When the troubling news broke Thursday that the New York Police Department was planning to evict the Occupy Wall Street protest in Zuccotti Park, conservative pundits celebrated, just as they surely would if it were, say, a Tea Party protest being stopped on unclear legal grounds. Naturally, they tossed around assertions in total ignorance of the relevant facts. Take, for instance, Allahpundit of the widely read blog Hot Air. He writes, “Part of their problem is that they are, in fact, squatting on private property, and not even the mainstream left wants to set a new rule in which it’s okay for people to do that. (If they do, it’ll be used against them later, rest assured.) They’d be on firmer ground legally if they decamped to a public park.”
Actually, this is literally the opposite of the truth. As I explained for Good magazine yesterday, it is precisely because they were on a privately owned public space that Occupy Wall Street has been able to stay as long as they have. New York has an established body of law governing protest in public parks which requires permits and prevents long-term encampments. Violate the rules or fail to obtain the permits, and you could get arrested. I know conservatives idolize private property rights, so this might be hard for them to understand, but Zuccotti Park is not private property. It is privately owned public property, thanks to the 1968 agreement between US Steel, which got zoning variances in constructing its headquarters, now known as 1 Liberty Plaza and owned by Brookfield Office Properties. It is only because Zuccotti Park falls into a nebulous area that the NYPD maintained until Thursday that it did not have the authority to eject the protesters. On Friday morning Mayor Bloomberg granted Occupy Wall Street a reprieve, saying the decision to let them be came from Brookfield under political pressure.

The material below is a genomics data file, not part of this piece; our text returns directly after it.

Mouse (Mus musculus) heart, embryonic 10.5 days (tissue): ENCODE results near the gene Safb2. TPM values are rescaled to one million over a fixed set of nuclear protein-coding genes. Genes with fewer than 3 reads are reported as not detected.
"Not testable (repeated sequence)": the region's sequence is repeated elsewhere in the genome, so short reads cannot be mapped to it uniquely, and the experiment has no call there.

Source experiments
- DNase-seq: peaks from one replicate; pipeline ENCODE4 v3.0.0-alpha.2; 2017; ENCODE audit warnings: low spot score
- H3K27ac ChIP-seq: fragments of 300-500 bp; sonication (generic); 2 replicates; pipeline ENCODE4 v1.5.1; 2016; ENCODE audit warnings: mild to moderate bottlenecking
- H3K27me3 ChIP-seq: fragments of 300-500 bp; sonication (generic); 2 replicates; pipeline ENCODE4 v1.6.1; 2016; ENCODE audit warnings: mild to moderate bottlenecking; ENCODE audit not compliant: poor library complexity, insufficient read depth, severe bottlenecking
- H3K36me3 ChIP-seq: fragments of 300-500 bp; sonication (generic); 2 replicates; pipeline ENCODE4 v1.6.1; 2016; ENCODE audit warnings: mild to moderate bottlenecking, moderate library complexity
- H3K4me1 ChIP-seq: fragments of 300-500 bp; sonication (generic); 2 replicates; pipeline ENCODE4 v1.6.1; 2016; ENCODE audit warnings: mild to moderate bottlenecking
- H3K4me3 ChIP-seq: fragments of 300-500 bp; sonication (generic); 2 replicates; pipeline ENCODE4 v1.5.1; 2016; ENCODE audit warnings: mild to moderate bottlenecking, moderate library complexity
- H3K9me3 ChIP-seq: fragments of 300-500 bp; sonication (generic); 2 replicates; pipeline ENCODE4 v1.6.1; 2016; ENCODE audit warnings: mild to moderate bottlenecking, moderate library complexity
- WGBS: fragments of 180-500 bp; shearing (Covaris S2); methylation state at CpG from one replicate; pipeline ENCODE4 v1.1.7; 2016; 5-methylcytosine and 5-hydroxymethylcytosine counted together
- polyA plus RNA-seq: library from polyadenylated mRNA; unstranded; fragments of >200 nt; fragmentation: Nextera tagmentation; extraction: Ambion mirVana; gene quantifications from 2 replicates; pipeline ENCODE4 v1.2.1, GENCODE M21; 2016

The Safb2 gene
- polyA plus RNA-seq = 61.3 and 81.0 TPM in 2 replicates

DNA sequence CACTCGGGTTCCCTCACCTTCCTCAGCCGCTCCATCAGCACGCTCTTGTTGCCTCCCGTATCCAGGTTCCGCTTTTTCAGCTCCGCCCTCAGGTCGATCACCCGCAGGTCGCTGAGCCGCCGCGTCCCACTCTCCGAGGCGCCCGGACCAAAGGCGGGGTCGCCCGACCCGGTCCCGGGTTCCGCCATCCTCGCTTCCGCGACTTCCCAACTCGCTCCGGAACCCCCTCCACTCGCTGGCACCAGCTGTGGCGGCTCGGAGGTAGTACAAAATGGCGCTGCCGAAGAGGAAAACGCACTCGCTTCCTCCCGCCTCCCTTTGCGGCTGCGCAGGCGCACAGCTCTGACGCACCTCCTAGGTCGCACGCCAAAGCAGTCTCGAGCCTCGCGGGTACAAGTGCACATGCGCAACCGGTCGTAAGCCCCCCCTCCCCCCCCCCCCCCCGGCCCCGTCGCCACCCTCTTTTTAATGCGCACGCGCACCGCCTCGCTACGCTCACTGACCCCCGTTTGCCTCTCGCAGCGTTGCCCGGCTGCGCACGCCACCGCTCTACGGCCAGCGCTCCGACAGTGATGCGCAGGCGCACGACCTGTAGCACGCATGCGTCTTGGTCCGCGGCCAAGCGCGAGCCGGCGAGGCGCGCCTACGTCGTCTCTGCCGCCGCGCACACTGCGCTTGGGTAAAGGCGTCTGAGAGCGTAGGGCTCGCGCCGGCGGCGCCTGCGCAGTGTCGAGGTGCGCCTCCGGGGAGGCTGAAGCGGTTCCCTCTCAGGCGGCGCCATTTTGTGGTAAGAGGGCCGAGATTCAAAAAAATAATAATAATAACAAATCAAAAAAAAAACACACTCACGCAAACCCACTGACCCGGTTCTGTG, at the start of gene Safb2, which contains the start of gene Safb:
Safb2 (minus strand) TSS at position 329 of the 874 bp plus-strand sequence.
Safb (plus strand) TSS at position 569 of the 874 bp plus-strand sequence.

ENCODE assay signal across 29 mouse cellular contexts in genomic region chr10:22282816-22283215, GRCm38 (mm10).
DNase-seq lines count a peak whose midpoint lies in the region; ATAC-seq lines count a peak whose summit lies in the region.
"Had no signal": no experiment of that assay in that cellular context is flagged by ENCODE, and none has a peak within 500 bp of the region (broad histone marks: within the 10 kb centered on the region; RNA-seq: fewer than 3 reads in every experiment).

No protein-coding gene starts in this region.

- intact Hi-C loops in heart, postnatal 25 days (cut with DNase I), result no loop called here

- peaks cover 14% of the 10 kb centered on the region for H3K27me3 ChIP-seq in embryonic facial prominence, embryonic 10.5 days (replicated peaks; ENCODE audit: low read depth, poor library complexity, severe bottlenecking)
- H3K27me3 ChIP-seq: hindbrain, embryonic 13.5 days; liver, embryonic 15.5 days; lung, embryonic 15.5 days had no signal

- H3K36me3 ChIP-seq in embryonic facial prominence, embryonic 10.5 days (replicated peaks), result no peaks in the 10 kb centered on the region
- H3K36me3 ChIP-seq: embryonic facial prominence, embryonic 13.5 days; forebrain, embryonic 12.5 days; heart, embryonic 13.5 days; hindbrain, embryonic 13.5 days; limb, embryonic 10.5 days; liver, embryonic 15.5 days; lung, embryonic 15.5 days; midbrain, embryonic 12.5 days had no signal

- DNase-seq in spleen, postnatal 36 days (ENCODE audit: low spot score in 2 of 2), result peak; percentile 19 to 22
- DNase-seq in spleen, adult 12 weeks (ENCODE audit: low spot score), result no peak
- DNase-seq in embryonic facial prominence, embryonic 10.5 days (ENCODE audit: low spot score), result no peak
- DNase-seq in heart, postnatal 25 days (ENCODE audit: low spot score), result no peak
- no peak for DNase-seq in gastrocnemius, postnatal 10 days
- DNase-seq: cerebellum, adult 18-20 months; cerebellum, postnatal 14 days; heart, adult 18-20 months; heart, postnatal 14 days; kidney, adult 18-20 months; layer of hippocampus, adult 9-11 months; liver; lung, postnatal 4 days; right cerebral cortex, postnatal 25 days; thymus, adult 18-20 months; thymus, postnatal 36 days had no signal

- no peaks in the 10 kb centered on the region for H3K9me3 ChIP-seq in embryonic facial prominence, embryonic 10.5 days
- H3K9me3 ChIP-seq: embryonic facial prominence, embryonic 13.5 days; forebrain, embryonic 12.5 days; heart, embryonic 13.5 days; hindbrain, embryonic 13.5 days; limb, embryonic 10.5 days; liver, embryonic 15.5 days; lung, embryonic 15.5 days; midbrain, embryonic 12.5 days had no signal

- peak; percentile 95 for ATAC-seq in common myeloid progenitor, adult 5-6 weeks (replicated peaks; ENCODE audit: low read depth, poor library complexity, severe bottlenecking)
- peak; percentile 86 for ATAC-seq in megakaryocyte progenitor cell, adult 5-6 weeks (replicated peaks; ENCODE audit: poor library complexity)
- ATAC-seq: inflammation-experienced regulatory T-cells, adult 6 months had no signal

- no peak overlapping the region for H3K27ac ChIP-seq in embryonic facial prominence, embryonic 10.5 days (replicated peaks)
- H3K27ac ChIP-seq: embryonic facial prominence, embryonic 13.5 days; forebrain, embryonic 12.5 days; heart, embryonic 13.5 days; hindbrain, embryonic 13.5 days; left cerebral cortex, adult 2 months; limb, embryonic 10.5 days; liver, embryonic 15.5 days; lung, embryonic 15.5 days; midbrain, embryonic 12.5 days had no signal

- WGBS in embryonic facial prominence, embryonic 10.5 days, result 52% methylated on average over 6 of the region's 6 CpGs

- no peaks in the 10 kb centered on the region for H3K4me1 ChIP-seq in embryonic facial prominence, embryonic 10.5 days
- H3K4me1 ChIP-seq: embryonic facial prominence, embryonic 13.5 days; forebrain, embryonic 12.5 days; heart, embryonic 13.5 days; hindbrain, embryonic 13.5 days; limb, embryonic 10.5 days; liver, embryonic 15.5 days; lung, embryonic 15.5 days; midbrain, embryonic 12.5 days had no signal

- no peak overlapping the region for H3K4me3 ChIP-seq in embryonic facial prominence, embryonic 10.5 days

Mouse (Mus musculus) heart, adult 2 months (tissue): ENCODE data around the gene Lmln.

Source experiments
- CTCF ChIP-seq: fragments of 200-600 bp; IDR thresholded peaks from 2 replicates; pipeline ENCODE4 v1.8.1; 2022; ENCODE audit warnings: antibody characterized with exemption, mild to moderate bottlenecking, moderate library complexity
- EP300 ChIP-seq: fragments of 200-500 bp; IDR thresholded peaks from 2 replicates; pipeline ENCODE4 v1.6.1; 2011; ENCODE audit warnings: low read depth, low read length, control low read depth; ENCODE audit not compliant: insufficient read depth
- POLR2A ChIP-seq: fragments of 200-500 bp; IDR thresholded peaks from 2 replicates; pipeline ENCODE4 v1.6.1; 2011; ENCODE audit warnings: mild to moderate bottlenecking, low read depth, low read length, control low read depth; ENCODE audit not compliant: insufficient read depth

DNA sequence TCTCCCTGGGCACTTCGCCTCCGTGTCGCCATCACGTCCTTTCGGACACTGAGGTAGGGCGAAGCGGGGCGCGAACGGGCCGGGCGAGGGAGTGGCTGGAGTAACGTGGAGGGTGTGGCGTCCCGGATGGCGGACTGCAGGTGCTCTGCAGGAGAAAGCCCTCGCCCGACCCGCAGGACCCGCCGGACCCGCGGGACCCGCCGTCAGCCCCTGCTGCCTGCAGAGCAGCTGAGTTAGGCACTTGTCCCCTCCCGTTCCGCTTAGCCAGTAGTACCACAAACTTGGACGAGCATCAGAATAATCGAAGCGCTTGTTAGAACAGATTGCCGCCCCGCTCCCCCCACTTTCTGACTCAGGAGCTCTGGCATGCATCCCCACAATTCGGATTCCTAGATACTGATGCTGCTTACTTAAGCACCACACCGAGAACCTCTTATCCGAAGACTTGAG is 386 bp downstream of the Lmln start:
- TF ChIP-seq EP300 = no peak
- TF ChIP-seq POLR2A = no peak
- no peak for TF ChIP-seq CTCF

It should come as no surprise that conservatives are misrepresenting Occupy Wall Street’s position on their right to be there, considering that conservatives have spent the last two weeks misrepresenting the substance of their views. National Review was quick on the draw, tossing up innumerable items on the subject last week. In more than one way they misrepresented the core contention of the protesters, as did other conservative writers. Instead of contending with the argument that financial deregulation, the influence of corporate money in politics and the flattening of our tax code have increased inequality, they change the subject. They point out, correctly but irrelevantly, that not all 99 percent of Americans whom the protesters reference share the protesters’ sartorial tastes. And they divert attention to the fact that the federal income tax code is somewhat progressive, while ignoring all the other taxes we do, and don’t, pay.
“They flatter themselves that, in contrast to the wealthiest 1 percent, they represent ‘the 99 percent.’ ” wrote Rich Lowry. “It might be true if the entire country consisted of stereotypically aging hippies and young kids who could have just left a Phish concert.” Jonah Goldberg concurred, “Their claims of representing the 99 percent are so preposterous, it’s sad and funny at the same time.”